Using BLAST tools [34], we compared our putative liver transcripts with three potential annotation resources: a collection of R. catesbeiana expressed sequence tags (ESTs), all amphibian cDNA sequences from NCBI nucleotide database [35], and Rana clamitans transcriptome shotgun assembly (TSA) sequences from NCBI; the non-redundant NR database of NCBI [35]; and the human protein database of Ensembl [36]. The NR database is a curated sequence database of genomes, transcripts and proteins, and aims to provide a non-redundant representation of those sequences. The amphibian cDNAs we collected from NCBI are not yet curated into NR, but most of the Ensembl human proteins are represented in NR.

The database that yielded the highest number of hits was the amphibian cDNA collection. Using those sequences, we were able to map 257,793 (73%) of R. catesbeiana and 105,030 (78%) of X. laevis contigs with BLASTn. Although BLASTx alignments to NR yielded fewer hits (129,326 for R. catesbeiana and 69,582 for X. laevis) they did provide 20,813 unique additional annotations for the R. catesbeiana contigs, and 4,607 unique additional annotations for the X. laevis contigs. Finally, BLASTx alignments to Ensembl human proteins returned 92,524 hits for R. catesbeiana and 60,243 hits for X. laevis with an expected limited number of unique hits for both species (150 and 11, respectively). Overall, using these three resources, we were able to annotate 278,799 (79%) of the R. catesbeiana and 109,649 (82%) of the X. laevis contigs in our transcriptome assemblies (Table 2).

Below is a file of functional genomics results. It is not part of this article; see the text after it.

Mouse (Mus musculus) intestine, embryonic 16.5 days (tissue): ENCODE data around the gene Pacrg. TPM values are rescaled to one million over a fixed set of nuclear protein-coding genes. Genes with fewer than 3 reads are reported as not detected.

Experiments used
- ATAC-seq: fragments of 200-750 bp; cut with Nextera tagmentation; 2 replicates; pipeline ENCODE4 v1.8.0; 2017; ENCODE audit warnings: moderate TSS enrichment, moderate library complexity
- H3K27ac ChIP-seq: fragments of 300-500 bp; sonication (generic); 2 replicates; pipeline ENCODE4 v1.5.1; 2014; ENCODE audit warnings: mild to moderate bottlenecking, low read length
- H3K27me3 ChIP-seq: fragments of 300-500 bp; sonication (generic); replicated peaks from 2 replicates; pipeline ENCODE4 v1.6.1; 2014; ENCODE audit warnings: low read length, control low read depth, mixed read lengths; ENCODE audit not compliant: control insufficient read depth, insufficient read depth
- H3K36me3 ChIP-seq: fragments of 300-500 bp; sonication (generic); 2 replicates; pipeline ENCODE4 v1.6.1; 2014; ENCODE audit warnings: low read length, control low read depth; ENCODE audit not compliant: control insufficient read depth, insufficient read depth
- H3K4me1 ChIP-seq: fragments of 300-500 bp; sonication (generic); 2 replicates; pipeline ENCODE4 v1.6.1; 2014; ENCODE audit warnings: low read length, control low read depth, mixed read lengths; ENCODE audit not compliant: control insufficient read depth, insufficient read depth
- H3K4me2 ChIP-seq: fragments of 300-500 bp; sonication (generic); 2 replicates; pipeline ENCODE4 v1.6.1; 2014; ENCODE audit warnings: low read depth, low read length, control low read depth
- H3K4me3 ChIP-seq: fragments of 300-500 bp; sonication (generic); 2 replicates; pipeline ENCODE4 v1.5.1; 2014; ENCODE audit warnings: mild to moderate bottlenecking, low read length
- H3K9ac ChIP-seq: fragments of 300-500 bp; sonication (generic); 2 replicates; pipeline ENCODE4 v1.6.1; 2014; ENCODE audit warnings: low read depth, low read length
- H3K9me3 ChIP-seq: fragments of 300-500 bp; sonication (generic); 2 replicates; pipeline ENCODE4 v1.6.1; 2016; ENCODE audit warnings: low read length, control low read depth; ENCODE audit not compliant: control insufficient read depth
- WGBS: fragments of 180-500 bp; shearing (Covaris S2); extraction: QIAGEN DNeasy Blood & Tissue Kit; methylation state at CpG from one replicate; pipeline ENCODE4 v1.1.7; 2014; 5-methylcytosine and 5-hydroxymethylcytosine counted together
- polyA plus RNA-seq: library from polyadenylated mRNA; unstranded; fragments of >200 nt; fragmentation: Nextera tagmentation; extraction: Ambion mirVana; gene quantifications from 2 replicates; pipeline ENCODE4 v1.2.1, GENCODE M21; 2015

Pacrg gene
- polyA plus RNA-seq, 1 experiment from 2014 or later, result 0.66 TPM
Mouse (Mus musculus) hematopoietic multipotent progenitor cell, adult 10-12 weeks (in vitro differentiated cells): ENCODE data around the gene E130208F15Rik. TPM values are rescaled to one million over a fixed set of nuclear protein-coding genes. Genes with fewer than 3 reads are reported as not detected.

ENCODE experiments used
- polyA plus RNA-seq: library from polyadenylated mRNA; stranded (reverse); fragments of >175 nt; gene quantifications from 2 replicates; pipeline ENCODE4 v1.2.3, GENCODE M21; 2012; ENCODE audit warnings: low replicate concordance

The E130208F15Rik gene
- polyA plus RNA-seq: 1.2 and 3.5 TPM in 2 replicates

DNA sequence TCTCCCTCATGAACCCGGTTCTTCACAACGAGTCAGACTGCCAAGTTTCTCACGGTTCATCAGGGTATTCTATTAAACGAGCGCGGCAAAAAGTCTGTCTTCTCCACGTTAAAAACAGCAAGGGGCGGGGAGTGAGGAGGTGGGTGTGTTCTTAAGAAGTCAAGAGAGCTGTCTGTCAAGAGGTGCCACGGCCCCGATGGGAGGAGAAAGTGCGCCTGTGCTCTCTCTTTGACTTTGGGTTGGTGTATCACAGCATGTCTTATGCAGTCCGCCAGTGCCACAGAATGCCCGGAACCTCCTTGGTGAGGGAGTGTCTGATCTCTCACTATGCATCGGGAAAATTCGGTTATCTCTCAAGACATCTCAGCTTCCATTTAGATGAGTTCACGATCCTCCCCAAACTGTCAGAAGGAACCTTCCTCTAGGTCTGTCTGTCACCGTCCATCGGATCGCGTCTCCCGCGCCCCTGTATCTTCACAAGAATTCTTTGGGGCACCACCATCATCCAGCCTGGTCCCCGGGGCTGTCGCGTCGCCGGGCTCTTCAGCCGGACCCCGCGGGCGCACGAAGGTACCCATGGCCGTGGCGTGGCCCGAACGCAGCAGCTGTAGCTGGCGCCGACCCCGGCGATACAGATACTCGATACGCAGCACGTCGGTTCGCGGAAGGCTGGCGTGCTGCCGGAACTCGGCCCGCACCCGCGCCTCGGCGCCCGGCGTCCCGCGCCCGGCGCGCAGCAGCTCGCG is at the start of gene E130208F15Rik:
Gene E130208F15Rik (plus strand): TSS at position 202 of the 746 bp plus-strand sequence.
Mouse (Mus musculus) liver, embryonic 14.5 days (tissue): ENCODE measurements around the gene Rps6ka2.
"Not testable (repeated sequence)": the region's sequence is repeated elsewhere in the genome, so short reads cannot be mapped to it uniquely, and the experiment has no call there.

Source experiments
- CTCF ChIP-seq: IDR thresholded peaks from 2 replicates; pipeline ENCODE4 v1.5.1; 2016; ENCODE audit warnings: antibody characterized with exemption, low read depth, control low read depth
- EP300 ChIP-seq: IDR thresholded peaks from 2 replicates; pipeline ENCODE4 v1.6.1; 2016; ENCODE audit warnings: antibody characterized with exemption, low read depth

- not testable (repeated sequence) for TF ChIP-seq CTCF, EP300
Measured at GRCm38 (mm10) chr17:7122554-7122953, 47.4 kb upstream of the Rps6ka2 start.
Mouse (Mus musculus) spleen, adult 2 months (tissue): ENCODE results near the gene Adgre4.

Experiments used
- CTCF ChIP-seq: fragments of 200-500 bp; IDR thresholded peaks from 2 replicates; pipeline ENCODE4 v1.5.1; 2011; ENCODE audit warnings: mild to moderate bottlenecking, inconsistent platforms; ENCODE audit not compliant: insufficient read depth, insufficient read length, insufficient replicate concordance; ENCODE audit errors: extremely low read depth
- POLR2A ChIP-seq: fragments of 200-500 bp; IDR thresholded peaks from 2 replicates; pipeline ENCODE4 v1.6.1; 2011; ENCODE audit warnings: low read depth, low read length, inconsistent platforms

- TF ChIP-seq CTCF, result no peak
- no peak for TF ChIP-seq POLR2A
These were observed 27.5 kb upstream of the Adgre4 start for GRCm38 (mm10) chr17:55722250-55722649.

Although the contribution of Ensembl human proteins was marginal in this scheme, alignments to this database were instrumental in functional analysis using gene ontology (GO) terms, as the collection represents the most extensively annotated data.

With the described annotation process, we were not able to observe sequence similarities between 24,554 putative X. laevis transcripts and the three resources used. We compared this remaining set with the Xenbase X. laevis 7.1 genome assembly (, and with the data reported in a recent publication evaluating X. laevis embryogenesis [23]. Of these outstanding transcripts, 21,115 matched to Xenbase genome assembly, and a further 610 had counterparts in the embryogenesis transcriptome assemblies. Thus, combining the annotation results from all resources, out of 134,203 putative X. laevis transcripts in the present study, 97.84% (131,311) matched to at least one of the relevant external resources available for this species. The remaining 2,492 putative transcripts that lack support in the literature are mostly composed of shorter sequences (N50 of 529 bp, compared to an overall X. laevis assembly N50 of 1596bp). We note that shorter sequences are relatively harder for proper alignment and annotation, and a subset of these may represent bona fide X. laevis transcripts yet to be annotated.